A witness claimed to have witnessed the event and took photographs of the at-fault vehicle. At the time of the lawsuit, however, both the witness and the plaintiff "lost" the photos.
At trial, Mr. Beasley highlighted glaring inconsistencies in the witness' and the plaintiff's version of events, as well as perceived biases on the part of the witness. Mr. Beasley corroborated his wrongfully accused client's version of events with business records and testimony from the rental car company that showed that there was no damage to the rental vehicle when it was inspected and ultimately returned and that the tags on the rental car did not match the witness' description of the at-fault vehicle.
The jury deliberated for nearly an hour, but ultimately returned a verdict finding that Mr. Beasley's client was not liable.
Congratulations to Associate Ashley Bond on her recent trial win! Ms. Bond represented an insurance company who allegedly breached their contract with their insured by failing to pay uninsured motorist benefits.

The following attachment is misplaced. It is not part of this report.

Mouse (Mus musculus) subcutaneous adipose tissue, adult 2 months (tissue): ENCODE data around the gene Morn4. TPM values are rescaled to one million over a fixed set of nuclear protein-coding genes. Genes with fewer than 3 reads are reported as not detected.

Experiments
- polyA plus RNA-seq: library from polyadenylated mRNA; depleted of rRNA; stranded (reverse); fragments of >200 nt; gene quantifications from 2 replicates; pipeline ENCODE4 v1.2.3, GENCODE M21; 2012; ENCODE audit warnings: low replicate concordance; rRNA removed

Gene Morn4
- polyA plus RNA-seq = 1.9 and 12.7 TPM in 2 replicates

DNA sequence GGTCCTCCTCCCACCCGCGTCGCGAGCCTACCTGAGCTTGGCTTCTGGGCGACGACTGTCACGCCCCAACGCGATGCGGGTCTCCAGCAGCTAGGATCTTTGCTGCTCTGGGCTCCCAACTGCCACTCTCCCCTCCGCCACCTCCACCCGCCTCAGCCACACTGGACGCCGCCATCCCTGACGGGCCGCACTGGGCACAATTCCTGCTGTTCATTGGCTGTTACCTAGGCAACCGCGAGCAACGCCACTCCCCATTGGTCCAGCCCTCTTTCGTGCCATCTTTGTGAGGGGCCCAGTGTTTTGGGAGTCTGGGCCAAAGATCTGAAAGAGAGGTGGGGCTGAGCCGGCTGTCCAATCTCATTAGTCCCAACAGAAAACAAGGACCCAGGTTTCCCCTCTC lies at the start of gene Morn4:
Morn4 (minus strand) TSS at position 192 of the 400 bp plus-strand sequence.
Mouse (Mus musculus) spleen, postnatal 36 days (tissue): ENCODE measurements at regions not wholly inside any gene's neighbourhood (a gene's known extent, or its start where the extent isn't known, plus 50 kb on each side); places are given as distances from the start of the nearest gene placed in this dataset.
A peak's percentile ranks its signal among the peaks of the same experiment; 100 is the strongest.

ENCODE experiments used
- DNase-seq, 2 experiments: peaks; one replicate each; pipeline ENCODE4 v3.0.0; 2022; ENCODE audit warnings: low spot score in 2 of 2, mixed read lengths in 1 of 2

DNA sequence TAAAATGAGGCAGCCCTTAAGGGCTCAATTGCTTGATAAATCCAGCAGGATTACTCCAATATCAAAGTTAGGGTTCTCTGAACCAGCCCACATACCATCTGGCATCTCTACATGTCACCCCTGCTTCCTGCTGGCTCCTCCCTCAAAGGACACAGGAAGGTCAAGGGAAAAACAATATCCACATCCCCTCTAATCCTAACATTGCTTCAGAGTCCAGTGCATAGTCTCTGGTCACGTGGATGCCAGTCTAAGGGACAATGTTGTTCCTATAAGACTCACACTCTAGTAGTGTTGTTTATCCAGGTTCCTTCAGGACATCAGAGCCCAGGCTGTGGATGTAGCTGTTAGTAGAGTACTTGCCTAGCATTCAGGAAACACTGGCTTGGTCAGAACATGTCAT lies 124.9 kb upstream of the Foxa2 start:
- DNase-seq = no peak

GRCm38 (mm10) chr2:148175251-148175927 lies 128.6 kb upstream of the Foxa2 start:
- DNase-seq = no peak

The insured, Plaintiff, contended that she was entitled to uninsured motorist benefits as she was involved in a hit-and-run accident, and she sustained injuries from that accident.
Plaintiff, however, could not recall details of the vehicle that struck her nor the circumstances surrounding the accident. Furthermore, Plaintiff's version of events changed when she described the accident to emergency responders and medical providers.
To make matters worse, at trial, Plaintiff testified that she saw the unidentified vehicle enter the intersection and head in her direction, yet she decided to step off the curb and cross the street at that same time.
After a rigorous cross-examination of the Plaintiff, Ms. Bond argued that given Plaintiff's inconsistencies, Plaintiff was not credible, and even if she was, she would be contributorily negligent.
The Court agreed with Ms. Bond and ruled in favor of the Defendant.